Close Your Eyes: Line in the Sand review
Shortly after the release, in 2012, founding frontman Shane Raymond announced he would be leaving the band. It took awhile but the band brought on Mike Sawyer to fill the void for Scream the Prayer but shortly after the tour ended it was announced he wasn’t fitting in well and wasn’t the vocalist the band needed.
Enter 2013 and the band has found their new frontman in Sam Ryder and their third record, Line in the Sand, is set for release.
Needless to say it’s been a long two years.
Line in the Sand not only features Ryder’s debut as mainman but fans will be happy to hear this is the same Close Your Eyes they’ve grown to love.
Singer changes usher in a new era for a band- that’s a fact- but often times the band’s sound will change to accommodate the different vocal style.
Luckily, though, Ryder sounds eerily similar to Raymond- the only difference is his British accent.
Line in the Sand opens with “Deus Ex Machina,” an intro track which, if you close your eyes (no pun intended) you can picture yourself walking through rubble and the remains of a battle field.
This is a perfect way to kick off the record since the band has been through so much- it’s almost symbolic of the band members walking through the difficulties they just went through and crossing the line to the next chapter.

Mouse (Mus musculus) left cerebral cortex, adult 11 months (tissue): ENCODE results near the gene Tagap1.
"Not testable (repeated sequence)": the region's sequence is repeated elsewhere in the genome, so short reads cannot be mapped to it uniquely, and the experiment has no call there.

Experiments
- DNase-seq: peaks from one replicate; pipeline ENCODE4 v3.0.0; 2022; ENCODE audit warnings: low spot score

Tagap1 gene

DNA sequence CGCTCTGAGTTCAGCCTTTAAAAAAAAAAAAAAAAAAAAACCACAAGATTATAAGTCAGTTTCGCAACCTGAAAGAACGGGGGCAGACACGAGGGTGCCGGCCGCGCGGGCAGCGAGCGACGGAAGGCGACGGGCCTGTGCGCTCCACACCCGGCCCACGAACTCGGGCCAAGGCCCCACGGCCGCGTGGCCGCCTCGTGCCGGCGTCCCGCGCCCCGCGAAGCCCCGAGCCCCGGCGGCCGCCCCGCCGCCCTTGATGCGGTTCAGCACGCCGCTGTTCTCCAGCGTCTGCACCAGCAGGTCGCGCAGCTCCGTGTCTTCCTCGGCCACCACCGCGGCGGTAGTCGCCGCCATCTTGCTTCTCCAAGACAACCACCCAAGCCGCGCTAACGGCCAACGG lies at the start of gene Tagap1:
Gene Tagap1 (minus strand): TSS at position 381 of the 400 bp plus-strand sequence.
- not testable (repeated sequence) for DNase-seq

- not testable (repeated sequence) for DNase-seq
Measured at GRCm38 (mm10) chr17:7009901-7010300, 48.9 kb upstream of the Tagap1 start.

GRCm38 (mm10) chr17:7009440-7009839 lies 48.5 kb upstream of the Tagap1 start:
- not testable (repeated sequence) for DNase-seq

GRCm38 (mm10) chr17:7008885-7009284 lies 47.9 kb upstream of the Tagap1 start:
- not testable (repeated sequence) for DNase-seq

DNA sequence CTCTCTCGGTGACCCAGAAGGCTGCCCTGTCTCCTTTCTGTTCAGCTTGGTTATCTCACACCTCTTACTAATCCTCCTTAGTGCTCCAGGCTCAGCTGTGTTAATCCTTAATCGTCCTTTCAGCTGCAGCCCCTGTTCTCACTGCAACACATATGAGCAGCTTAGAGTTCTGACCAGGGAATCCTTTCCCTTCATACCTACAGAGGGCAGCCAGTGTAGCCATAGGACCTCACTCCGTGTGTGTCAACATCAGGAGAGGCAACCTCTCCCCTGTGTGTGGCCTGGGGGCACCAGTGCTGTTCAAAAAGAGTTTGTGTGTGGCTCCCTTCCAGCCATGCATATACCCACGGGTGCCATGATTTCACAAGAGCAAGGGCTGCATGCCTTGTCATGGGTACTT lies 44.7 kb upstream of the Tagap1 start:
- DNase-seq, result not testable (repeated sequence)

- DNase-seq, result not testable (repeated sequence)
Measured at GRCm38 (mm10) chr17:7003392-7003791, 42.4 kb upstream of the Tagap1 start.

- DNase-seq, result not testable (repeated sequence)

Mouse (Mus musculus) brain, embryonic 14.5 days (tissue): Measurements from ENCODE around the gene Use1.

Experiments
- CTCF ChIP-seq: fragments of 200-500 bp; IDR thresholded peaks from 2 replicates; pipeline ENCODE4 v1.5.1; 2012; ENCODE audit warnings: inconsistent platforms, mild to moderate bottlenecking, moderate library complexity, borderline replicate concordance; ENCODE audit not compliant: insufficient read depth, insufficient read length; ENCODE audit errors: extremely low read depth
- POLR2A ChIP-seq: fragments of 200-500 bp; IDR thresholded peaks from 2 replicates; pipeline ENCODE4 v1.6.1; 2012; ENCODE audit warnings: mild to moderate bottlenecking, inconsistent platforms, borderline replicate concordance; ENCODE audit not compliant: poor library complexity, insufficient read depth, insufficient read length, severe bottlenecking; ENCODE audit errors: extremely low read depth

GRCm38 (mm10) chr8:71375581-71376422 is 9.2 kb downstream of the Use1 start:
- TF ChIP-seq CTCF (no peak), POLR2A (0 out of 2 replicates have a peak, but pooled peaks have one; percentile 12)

This is where the real fun begins.
As a whole, Line in the Sand shows Close Your Eyes keeping their signature CYE sound but expanding it. The extreme parts are more hardcore and powerful, the melodic parts are much more melodic and it’s clear CYE are back with a vengeance.
This is the record they needed to make at this point in their career. Fans can be so critical of a singer change that the smallest difference, if done wrong, can completely blow it for a band. CYE have handled this one to perfection.
Songs like “Frame and Glass” and “Kings of John Payne” show the most melodic side of CYE we’ve seen yet and “Line in the Sand,” “The End” and “Burdened by Hope” have the CYE sound we’ve all become familiar with.
Then there’s songs like “No Borders!,” which have a little bit of the CYE sound but sprinkle in enough new sounds and experimentation that we get a CYE we haven’t seen yet.
Lyrically and thematically this is vintage CYE. The message of hope, love, positivity and not conforming to the world’s standards and expectations is stronger than ever on Line in the Sand and fans will be far from alienated by this record.
If you’re a CYE fan, do yourself a favor. Give the new vocalist a chance- Ryder is the only difference in the record and he’s not even that big of a change. If you pick up this record- don’t pirate it- buy it- and you’ll be glad you did. You’ll feel right at home with Line in the Sand.